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Monday, 25 June 2018
Page: 6299

Ms STANLEY (Werriwa) (16:56): Cars are no longer the purely mechanical and electronic machines they were in the past. Increasingly, cars have become more computerised. In the past, when you took your car for a service by a mechanic—possibly the member for Fisher's dad—they'd pop the bonnet and slide underneath the vehicle to tinker with, inspect and check various bits and pieces, and it was fairly obvious what was wrong. Nowadays, it's not uncommon for the mechanic to spend just as much time in front of a computer screen, looking at diagnostic and other technical details. The vast majority of Australian mechanics are independent operators. Car manufacturers are generally the owners and controllers of the code that provides this technical information. They are also the only source of software upgrades. Since most car manufacturers do not supply the same information to independent mechanics that they provide to authorised dealers, these mostly small businesses are at an obvious competitive disadvantage. These effects are particularly pronounced in regional and outer metro areas such as my electorate.

The computerisation of cars will continue to increase as autonomous vehicles become more mainstream. In response to the arrival of automated vehicles, transport ministers in conjunction with the National Transport Commission agreed earlier this year to review and update relevant legislation. This acknowledgement that legislation must keep pace with the increasingly technological nature of vehicles is welcome, but, obviously, it doesn't go far enough. Legislation also needs to change with regard to car servicing and repairs. The current situation, a voluntary code, is simply not working.

The Australian Competition and Consumer Commission's market study report released late last year concluded as much, saying:

The ACCC recommends regulatory intervention to mandate the sharing of technical information with independent repairers on 'commercially fair and reasonable terms', subject to appropriate safeguards to enable the sharing of environmental, safety and security-related technical information.

In addition to the ACCC, the Australian Automotive Aftermarket Association, who represent automotive parts accessories retailers and wholesalers, are pushing for reform. Stuart Charity, Executive Director of the AAAA, said in December, after the release of the ACCC's report:

Australia's 17 million car owners and more than 20,000 independent automotive repairers deserve better than the current situation that finds the car manufacturers routinely and deliberately preventing consumers from exercising choice and their consumer legal rights …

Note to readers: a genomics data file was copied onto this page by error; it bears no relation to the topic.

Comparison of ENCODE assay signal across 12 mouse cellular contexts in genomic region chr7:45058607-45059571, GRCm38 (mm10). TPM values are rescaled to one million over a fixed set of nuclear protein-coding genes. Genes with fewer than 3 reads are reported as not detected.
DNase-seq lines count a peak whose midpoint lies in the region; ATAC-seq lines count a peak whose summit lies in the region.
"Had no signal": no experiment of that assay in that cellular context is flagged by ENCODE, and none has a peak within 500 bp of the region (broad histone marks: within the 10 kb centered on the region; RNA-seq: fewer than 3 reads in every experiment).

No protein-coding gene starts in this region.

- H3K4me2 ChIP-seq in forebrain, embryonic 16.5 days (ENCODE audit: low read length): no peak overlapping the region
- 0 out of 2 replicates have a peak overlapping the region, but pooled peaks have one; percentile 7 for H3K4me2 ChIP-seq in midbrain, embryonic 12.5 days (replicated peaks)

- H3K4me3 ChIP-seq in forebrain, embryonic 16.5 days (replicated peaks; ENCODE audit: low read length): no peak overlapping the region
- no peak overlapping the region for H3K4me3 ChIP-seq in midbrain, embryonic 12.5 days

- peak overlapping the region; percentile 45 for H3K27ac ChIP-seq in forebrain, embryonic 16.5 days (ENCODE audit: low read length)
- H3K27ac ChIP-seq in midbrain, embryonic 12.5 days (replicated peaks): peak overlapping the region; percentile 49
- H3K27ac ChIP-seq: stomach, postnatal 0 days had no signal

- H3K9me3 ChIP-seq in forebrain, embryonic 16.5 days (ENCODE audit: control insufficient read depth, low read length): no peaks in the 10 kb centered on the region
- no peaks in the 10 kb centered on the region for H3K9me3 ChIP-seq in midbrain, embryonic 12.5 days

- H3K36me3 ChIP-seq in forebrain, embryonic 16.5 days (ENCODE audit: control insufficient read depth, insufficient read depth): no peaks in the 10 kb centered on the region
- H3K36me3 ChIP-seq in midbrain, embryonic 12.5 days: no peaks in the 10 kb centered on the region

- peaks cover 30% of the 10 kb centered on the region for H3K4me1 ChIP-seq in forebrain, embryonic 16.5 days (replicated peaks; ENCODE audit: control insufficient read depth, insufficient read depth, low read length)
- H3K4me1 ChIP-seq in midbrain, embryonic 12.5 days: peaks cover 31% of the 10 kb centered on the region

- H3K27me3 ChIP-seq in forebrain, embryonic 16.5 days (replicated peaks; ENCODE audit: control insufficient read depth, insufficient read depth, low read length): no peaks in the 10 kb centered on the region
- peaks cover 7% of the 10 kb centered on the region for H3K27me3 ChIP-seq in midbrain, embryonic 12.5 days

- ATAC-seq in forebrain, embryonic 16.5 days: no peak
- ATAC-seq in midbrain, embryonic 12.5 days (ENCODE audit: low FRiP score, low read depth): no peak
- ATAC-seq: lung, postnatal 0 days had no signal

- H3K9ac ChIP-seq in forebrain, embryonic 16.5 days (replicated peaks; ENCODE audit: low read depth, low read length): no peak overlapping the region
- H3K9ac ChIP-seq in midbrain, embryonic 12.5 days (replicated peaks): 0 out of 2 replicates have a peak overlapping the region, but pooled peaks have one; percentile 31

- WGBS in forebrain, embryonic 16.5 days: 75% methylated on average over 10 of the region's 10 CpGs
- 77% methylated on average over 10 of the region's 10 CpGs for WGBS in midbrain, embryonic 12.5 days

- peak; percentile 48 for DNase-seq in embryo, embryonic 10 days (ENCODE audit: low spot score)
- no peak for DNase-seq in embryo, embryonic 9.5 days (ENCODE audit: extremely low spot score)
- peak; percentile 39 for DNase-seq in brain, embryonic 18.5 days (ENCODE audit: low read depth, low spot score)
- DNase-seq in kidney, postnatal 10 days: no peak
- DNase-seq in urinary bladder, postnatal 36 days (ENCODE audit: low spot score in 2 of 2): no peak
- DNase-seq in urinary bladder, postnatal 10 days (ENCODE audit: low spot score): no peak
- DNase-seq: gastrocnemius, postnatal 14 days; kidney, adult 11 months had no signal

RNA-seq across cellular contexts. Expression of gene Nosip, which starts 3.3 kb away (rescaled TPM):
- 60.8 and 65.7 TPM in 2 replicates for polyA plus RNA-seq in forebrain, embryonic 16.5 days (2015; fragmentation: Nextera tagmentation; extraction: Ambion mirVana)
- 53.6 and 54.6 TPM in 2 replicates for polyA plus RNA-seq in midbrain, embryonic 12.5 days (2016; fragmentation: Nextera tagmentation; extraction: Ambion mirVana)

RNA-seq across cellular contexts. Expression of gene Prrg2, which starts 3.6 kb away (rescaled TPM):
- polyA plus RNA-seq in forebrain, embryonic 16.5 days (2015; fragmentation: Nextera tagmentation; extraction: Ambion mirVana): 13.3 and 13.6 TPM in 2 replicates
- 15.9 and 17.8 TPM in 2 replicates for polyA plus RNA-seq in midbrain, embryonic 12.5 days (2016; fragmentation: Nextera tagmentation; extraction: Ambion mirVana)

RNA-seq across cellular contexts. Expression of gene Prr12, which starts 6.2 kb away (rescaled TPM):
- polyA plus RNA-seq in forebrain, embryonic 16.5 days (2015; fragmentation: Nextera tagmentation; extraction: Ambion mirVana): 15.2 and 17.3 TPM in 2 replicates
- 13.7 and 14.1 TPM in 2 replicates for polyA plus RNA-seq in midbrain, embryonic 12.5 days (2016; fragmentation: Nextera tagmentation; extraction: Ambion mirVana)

This is why Labor is proposing a mandatory obligation to provide the technical information at a fair cost. This mandatory code will have no cost impact on the Australian taxpayer. The fair and reasonable fees mechanics will need to pay to access the information will be covered by the administrative costs.

The ACCC will act as an independent umpire to ensure access to information, as well as costs, is fair and reasonable. We also asked the ACCC to conduct a postimplementation review to ensure the policy operates as intended. Similar reforms have already been enacted in the United States and the European Union. More competition means downward pressure on prices, which means more money in the pockets of Australian car owners. This is just another example of where we, Labor, are addressing cost-of-living pressures for hard-working Australians.

In addition to these changes, Labor will also protect penalty rates, cap private health insurance rises and address the housing affordability crisis. We will do this because we know that $20 a week or more is being paid for private health insurance by families, that there's $40 extra a week in childcare fees and that the Medicare freeze continues to hit people in their pockets. These changes will also increase the demand for aftermarket parts, a sector that's been struggling since this government effectively ran the car-making industry out of the country.

We've been calling on the government to take action for a year now, but it would appear the government's only priority is tax cuts for big business. They don't care about the small businesses, and they don't care about cost-of-living pressures. If need be, we will again hold the government to account and make sure that small businesses are able to compete on a fair playing field, and that consumers get the right to choose where their car is serviced and get the value for money they deserve.